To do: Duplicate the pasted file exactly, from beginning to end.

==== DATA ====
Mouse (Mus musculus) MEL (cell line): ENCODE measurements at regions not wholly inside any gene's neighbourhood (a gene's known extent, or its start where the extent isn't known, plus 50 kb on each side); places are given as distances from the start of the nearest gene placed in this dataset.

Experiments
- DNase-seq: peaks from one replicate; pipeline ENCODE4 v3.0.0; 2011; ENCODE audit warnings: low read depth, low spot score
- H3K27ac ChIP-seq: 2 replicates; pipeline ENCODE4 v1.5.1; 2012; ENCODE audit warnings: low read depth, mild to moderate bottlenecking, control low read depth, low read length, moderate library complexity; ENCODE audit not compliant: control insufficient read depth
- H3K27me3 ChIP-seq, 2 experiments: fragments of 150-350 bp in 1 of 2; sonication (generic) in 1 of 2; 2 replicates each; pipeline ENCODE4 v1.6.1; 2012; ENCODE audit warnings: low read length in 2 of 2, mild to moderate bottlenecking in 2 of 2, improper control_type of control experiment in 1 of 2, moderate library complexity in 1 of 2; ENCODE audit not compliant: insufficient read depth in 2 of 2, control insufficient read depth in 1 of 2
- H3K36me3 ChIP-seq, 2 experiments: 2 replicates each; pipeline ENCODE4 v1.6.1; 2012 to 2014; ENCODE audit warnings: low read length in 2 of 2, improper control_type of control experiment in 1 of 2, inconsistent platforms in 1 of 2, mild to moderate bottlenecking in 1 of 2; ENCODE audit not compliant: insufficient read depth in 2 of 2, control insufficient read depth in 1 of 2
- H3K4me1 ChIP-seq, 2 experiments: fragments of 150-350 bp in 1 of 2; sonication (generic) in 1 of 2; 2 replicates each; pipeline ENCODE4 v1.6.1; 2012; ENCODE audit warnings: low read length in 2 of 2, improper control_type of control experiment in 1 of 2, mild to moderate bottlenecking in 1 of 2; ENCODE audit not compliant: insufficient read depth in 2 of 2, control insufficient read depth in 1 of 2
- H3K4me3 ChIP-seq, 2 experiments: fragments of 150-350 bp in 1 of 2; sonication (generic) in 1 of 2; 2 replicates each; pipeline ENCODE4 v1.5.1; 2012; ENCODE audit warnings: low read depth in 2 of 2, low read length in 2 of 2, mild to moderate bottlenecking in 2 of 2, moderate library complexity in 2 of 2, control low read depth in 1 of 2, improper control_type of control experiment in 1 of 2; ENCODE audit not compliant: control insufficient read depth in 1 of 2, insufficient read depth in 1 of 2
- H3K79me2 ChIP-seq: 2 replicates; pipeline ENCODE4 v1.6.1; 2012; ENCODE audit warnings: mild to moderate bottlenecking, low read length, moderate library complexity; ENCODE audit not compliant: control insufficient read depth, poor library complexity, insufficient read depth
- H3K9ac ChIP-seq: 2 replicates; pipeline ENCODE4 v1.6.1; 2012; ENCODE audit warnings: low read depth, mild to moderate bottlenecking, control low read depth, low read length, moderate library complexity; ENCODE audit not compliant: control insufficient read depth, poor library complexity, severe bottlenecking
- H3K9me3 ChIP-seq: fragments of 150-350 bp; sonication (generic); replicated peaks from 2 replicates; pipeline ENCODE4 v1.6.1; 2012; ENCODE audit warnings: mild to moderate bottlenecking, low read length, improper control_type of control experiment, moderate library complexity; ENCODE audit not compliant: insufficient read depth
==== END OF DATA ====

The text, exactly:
Mouse (Mus musculus) MEL (cell line): ENCODE measurements at regions not wholly inside any gene's neighbourhood (a gene's known extent, or its start where the extent isn't known, plus 50 kb on each side); places are given as distances from the start of the nearest gene placed in this dataset.

Experiments
- DNase-seq: peaks from one replicate; pipeline ENCODE4 v3.0.0; 2011; ENCODE audit warnings: low read depth, low spot score
- H3K27ac ChIP-seq: 2 replicates; pipeline ENCODE4 v1.5.1; 2012; ENCODE audit warnings: low read depth, mild to moderate bottlenecking, control low read depth, low read length, moderate library complexity; ENCODE audit not compliant: control insufficient read depth
- H3K27me3 ChIP-seq, 2 experiments: fragments of 150-350 bp in 1 of 2; sonication (generic) in 1 of 2; 2 replicates each; pipeline ENCODE4 v1.6.1; 2012; ENCODE audit warnings: low read length in 2 of 2, mild to moderate bottlenecking in 2 of 2, improper control_type of control experiment in 1 of 2, moderate library complexity in 1 of 2; ENCODE audit not compliant: insufficient read depth in 2 of 2, control insufficient read depth in 1 of 2
- H3K36me3 ChIP-seq, 2 experiments: 2 replicates each; pipeline ENCODE4 v1.6.1; 2012 to 2014; ENCODE audit warnings: low read length in 2 of 2, improper control_type of control experiment in 1 of 2, inconsistent platforms in 1 of 2, mild to moderate bottlenecking in 1 of 2; ENCODE audit not compliant: insufficient read depth in 2 of 2, control insufficient read depth in 1 of 2
- H3K4me1 ChIP-seq, 2 experiments: fragments of 150-350 bp in 1 of 2; sonication (generic) in 1 of 2; 2 replicates each; pipeline ENCODE4 v1.6.1; 2012; ENCODE audit warnings: low read length in 2 of 2, improper control_type of control experiment in 1 of 2, mild to moderate bottlenecking in 1 of 2; ENCODE audit not compliant: insufficient read depth in 2 of 2, control insufficient read depth in 1 of 2
- H3K4me3 ChIP-seq, 2 experiments: fragments of 150-350 bp in 1 of 2; sonication (generic) in 1 of 2; 2 replicates each; pipeline ENCODE4 v1.5.1; 2012; ENCODE audit warnings: low read depth in 2 of 2, low read length in 2 of 2, mild to moderate bottlenecking in 2 of 2, moderate library complexity in 2 of 2, control low read depth in 1 of 2, improper control_type of control experiment in 1 of 2; ENCODE audit not compliant: control insufficient read depth in 1 of 2, insufficient read depth in 1 of 2
- H3K79me2 ChIP-seq: 2 replicates; pipeline ENCODE4 v1.6.1; 2012; ENCODE audit warnings: mild to moderate bottlenecking, low read length, moderate library complexity; ENCODE audit not compliant: control insufficient read depth, poor library complexity, insufficient read depth
- H3K9ac ChIP-seq: 2 replicates; pipeline ENCODE4 v1.6.1; 2012; ENCODE audit warnings: low read depth, mild to moderate bottlenecking, control low read depth, low read length, moderate library complexity; ENCODE audit not compliant: control insufficient read depth, poor library complexity, severe bottlenecking
- H3K9me3 ChIP-seq: fragments of 150-350 bp; sonication (generic); replicated peaks from 2 replicates; pipeline ENCODE4 v1.6.1; 2012; ENCODE audit warnings: mild to moderate bottlenecking, low read length, improper control_type of control experiment, moderate library complexity; ENCODE audit not compliant: insufficient read depth